After the best part of three decades dining at the top table of NCU cricket, Lisburn will slip out of the Premier League this weekend.
The fate of the Wallace Park club has appeared set in stone for weeks now, the last vestiges of hope evaporating in a clatter of wickets at Comber last month, as they somehow managed to salvage defeat from the very jaws of victory against North Down.
It was ironic that The Green was the venue where their relegation to Section One was effectively sealed, ending the longest stay in the NCU’s top flight.
After all it was at Comber in 1998 when Lisburn were last seriously threatened with relegation. Back then, on consecutive autumnal Saturday afternoons, their fate came down to a play-off against Waringstown.
The first game was postponed, the second, on what I remember to be the very last day of September, saw their then captain Gary Blair, now a respected umpire, struck an unbeaten half-century to seal the most dramatic of victories that relegated the villagers.
There was to be no escape this time.
Relegation became a mathematical certainty last Saturday when Lisburn were crushed by Instonians but you could argue that the Wallace Park club were climbing the proverbial mountain from the moment the season got under way back in April.
Sure, they recovered from a dreadful batting collapse to beat Civil Service North on the opening day of the season, and later pulled off the most improbable of victories over champions Instonians, but after deciding to go it alone, with just professional Gionne Koopman as their only import, the odds on survival were long from the start.
That sadly, is what the Premier League has become, a cut-throat division where spending power, or at least the ability to recruit players from other clubs or overseas, is a prerequisite to being competitive, never mind actually winning any honours.
Muckamore, who were embarrassed during their last one-season stay in the top flight, didn’t make the same mistake twice as they returned to the Premier League in April strengthened by South African professional Kasigo Rapulana, Ryan Haire and Iftikhar Hussain and would have been stronger still had not red tape foiled a bid to sign the paceman Jarred Barnes. Consequently, they stayed up with plenty to spare.
North Down, who escaped relegation thanks to professional Pieter Malan a year ago, ensured that brush with the drop was consigned to history as Zimbabwe leg-spinner Carl Robinson was joined at Comber by Stuart Nelson, who moved from Cregagh, and Jay Hunter, the Templepatrick wicketkeeper. Granted, Ruhan Pretorius was an inspirational professional and Alistair Shields produced the best batting form of his career, but the triple signing gave them new-found depth.
Carrickfergus too owed several early successes to new arrival Daniel Poulton while where would Civil Service North have been without talismanic captain Graeme McCarter, formerly of the North West, and James Kennedy, ex-Ballymena?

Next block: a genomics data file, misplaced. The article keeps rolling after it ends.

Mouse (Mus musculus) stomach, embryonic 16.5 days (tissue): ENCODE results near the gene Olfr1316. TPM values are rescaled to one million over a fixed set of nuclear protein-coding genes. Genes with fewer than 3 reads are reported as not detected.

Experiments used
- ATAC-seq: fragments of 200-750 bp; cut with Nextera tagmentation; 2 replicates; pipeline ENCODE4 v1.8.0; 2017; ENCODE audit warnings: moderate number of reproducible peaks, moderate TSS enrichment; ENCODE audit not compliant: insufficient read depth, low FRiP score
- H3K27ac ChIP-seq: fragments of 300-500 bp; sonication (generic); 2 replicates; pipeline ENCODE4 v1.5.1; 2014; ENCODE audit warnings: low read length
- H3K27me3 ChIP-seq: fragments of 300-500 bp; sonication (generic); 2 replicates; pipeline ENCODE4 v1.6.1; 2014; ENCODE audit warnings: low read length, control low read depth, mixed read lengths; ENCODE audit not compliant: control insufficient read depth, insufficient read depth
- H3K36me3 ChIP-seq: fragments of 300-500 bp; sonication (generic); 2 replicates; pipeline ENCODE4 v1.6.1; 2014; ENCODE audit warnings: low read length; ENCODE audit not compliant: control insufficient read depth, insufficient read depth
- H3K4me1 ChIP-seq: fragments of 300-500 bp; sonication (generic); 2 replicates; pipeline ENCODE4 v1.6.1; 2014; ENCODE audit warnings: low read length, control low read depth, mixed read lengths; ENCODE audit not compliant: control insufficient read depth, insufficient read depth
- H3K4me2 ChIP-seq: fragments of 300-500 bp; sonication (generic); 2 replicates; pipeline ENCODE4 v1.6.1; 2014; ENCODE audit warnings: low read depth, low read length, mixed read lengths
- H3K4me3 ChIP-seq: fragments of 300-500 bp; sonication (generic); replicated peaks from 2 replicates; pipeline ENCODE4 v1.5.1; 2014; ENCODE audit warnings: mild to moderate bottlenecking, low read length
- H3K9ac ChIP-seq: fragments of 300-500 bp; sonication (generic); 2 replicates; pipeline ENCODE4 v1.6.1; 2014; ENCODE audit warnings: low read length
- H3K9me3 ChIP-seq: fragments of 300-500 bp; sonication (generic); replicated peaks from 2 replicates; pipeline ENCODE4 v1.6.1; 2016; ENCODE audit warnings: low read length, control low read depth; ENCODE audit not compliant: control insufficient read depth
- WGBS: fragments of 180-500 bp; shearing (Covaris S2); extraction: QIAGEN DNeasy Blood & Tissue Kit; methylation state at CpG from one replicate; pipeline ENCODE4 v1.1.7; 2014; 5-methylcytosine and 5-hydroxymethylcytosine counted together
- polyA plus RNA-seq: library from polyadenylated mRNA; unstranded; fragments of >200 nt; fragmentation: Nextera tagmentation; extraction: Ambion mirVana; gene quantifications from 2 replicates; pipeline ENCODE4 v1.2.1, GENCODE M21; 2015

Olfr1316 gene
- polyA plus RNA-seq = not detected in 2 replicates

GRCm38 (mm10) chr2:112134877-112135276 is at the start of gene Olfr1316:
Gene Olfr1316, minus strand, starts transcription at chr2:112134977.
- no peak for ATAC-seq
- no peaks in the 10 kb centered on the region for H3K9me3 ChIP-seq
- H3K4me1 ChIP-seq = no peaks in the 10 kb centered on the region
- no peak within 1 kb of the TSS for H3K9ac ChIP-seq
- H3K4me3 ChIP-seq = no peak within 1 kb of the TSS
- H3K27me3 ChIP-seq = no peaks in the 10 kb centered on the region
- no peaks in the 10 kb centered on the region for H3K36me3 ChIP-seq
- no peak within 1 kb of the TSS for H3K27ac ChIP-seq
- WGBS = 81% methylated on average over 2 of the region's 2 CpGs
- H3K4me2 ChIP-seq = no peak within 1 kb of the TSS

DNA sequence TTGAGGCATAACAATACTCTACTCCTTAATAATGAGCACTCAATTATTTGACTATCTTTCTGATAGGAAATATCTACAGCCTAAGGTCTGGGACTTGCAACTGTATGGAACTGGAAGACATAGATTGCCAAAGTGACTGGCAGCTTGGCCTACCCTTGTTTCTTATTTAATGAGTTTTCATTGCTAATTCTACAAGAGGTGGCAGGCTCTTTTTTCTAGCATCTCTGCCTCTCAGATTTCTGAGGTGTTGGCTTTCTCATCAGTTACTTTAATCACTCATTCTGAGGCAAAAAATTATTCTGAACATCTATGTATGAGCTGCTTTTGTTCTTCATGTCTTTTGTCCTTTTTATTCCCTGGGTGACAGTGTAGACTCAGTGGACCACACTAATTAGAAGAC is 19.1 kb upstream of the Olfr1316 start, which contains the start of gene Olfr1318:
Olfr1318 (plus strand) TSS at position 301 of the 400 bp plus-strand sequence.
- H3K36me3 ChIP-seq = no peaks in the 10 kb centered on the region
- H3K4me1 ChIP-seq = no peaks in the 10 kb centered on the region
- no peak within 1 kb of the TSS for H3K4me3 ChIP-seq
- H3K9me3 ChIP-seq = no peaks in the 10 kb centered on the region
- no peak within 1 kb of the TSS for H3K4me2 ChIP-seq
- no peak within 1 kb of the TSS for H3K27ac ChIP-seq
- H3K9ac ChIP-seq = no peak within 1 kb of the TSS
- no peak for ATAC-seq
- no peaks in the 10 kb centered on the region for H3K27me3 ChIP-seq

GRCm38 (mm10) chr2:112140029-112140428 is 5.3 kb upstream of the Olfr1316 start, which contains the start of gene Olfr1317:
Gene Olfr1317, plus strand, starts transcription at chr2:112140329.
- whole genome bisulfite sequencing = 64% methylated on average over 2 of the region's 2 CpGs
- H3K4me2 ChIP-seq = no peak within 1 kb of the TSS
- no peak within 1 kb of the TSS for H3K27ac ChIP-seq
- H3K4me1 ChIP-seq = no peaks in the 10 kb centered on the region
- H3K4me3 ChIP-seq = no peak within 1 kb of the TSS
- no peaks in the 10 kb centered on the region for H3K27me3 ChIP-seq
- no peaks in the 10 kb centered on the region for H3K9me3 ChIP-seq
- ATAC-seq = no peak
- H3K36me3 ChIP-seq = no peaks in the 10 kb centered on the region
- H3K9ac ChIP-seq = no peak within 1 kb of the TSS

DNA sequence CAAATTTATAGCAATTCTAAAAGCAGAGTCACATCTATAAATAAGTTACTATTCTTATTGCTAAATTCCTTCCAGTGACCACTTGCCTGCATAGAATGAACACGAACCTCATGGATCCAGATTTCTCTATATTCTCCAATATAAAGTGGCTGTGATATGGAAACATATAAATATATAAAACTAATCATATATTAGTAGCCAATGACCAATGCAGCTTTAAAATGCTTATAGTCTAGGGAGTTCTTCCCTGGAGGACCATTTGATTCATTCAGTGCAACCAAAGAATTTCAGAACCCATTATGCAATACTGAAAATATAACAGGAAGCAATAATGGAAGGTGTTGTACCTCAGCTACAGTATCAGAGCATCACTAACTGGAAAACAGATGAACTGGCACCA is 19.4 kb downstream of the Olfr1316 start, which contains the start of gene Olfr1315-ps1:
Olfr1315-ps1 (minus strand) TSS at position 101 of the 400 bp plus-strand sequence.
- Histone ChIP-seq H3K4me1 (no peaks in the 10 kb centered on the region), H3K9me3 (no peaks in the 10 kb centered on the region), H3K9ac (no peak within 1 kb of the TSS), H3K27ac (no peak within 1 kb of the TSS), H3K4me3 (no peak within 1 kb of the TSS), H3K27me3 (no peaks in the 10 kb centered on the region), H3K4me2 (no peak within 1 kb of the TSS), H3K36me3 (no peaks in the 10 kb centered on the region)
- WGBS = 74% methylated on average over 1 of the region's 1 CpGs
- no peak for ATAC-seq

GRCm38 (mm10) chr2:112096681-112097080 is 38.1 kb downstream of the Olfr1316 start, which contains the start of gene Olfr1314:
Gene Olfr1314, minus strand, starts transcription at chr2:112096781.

CIYMS’ success was largely founded on recruitment, with John Matchett a notable exception and you can argue that Waringstown, held up as a club who continually invest in their youth, would be nowhere near the same force without their captain, Greg Thompson, who joined in 2013 from, yes, Lisburn.
Lisburn in the past did recruit, Nathan Waller, the Zimbabwean and Steve Lazars, the Indian all-rounder, played key roles as they eased away from the danger area in 2016. But by trusting their own young players, many of them not yet ready for the Premier League, Lisburn probably suspected what fate lay ahead.
So that is the equation for Armagh, crowned Section One champions with something to spare. Their promotion from Section One would have been unthinkable without the contribution of the aforementioned Jarred Barnes, who has taken wickets and plundered runs, often against opposition without professionals of their own.
But that’s where Armagh’s problems start. Barnes is putting down roots in Northern Ireland and when that move to Muckamore fell through, he agreed to return to Moylena in 2018 when he will qualify as a local player.
It’s early days but Armagh will need to invest heavily if their long-awaited return to top-flight NCU cricket isn’t to become an experience to forget.
p James Shannon is entitled to feel mightily aggrieved. As an under-strength Northern Knights side went down to an innings defeat to Leinster Lightning this week, the Instonians batsman was a lone resistance, plundering brilliant half-centuries in both innings as most around him wilted.
Shannon has been the standout batsman in this year’s interprovincial competition but his name was conspicuously absent from the Ireland squad named to face West Indies at Stormont.
He may yet get a 12th man gig on account of an injury Andrew Balbirnie, but Cricket Ireland’s pledge to reward interprovincial excellence will ring hollow the longer Shannon is excluded.